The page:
Warren Buffett's Berkshire Hathaway (NYSE:BRK-A) (NYSE:BRK-B) manages a staggering $200 billion, and while Buffett is best known for his own-it-forever stock-picking approach, he's not afraid to sell companies when he feels his money can be best put to use elsewhere.

Because Berkshire Hathaway's so big, it tends to own huge stakes in companies that take months to unwind, so the prospect of being on the wrong side of an investment Buffett's soured on isn't a pleasant one. Fortunately, the stocks Berkshire Hathaway is selling are revealed every quarter in a 13F report it files with the Securities and Exchange Commission. According to its latest disclosure, Verisk Analytics (NASDAQ:VRSK), Phillips 66 (NYSE:PSX), American Airlines (NASDAQ:AAL), and United Continental (NYSE:UAL) all fell out of favor at Berkshire Hathaway last quarter.

Cutting long ties to an insurance vendor

Berkshire Hathaway was one of the founders of Verisk Analytics back in the 1970s, and it was the only founding member of the company to hold on to all its shares when Verisk went public in 2009.

Warren Buffett speaking to reporters while walking among a crowd at an investor conference.

IMAGE SOURCE: THE MOTLEY FOOL.

In the second quarter, that long history came to an end. As I detailed in May, Verisk Analytics fell to an ant-sized position for Berkshire Hathaway in the first quarter of 2018 and, sure enough, Berkshire Hathaway unloaded its remaining 284,778 shares last quarter.

Buffett's mum on why he decided now is the right time to sell, but the company's expansion into other markets that's reduced its reliance on property and casualty insurance clients like Berkshire Hathaway's GEICO could be a factor. It's also likely that Verisk Analytics rally to all-time highs this year made booking his gain too attractive. For perspective, the company IPO'd at $22 and its share price was recently north of $116.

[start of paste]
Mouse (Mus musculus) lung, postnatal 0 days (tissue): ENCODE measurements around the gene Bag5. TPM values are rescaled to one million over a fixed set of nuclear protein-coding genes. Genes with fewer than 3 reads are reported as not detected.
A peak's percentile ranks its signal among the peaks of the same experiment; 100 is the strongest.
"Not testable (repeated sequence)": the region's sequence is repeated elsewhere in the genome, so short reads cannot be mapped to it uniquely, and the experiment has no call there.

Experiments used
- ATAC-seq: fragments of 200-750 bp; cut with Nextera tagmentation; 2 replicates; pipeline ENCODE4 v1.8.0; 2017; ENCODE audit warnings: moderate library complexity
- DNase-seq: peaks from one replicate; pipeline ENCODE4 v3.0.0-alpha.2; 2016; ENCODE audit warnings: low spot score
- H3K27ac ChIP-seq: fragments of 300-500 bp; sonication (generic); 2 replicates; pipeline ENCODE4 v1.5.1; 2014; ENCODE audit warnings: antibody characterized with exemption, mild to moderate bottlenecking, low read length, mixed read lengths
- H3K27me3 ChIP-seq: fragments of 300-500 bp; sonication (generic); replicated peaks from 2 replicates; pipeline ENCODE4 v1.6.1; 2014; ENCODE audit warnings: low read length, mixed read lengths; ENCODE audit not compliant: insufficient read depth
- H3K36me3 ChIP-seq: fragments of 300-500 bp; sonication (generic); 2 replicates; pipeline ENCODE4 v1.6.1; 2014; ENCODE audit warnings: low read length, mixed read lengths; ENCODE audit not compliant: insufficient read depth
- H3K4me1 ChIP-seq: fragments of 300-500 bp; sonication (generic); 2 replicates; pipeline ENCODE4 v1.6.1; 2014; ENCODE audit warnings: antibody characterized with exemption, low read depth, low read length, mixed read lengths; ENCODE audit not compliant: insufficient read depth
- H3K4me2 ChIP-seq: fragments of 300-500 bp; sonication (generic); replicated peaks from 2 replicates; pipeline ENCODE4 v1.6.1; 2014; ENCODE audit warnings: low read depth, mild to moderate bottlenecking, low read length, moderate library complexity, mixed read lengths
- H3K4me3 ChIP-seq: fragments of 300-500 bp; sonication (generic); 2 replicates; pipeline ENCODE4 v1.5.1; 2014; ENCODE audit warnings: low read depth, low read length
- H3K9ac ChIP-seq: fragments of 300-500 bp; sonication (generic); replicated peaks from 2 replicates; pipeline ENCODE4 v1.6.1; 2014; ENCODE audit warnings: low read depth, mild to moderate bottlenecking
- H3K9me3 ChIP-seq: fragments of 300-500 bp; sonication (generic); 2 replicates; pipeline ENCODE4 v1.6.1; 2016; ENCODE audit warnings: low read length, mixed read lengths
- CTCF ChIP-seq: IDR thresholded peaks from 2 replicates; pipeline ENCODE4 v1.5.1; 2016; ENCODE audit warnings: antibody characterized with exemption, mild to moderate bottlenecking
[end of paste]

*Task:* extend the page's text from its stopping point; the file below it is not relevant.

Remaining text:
The fact Verisk Analytics has marched higher despite Berkshire Hathaway selling its shares is intriguing and now that Berkshire doesn't have anymore shares left to sell, it will be interesting to see what happens next for this company's share price. In the past, stocks such as Walmart and IBM have ticked higher following Berkshire's exit. But Berkshire's stake in Verisk Analytics was markedly smaller than it was in those Goliaths and therefore Berkshire's selling likely wasn't much of a weight holding down Verisk's share price. 

Nevertheless, it might be worth keeping an eye on Verisk Analytics because its sales and earnings are growing. In Q2, revenue rose 15% to $601 million, including 7% organic constant currency growth, and earnings per share increased 29% to $1.06. 

Company Shares Held Shares Sold in Q2 2018 Chang in Shares Held Remaining Value
Phillips 66 34,729,514 10,960,378 (23.99%) $4.2 billion
Verisk Analytics 0 284,778 Sold out $0
American Airlines 44,700,000 1,300,000 (2.83%) $1.7 billion
United Continental 26,684,542 1,021,421 (3.69%) $2.2 billion

Positions current as of June 30, 2018. Data source: Berkshire-Hathaway SEC form 13F, filed Aug. 14, 2018.

Reining in refining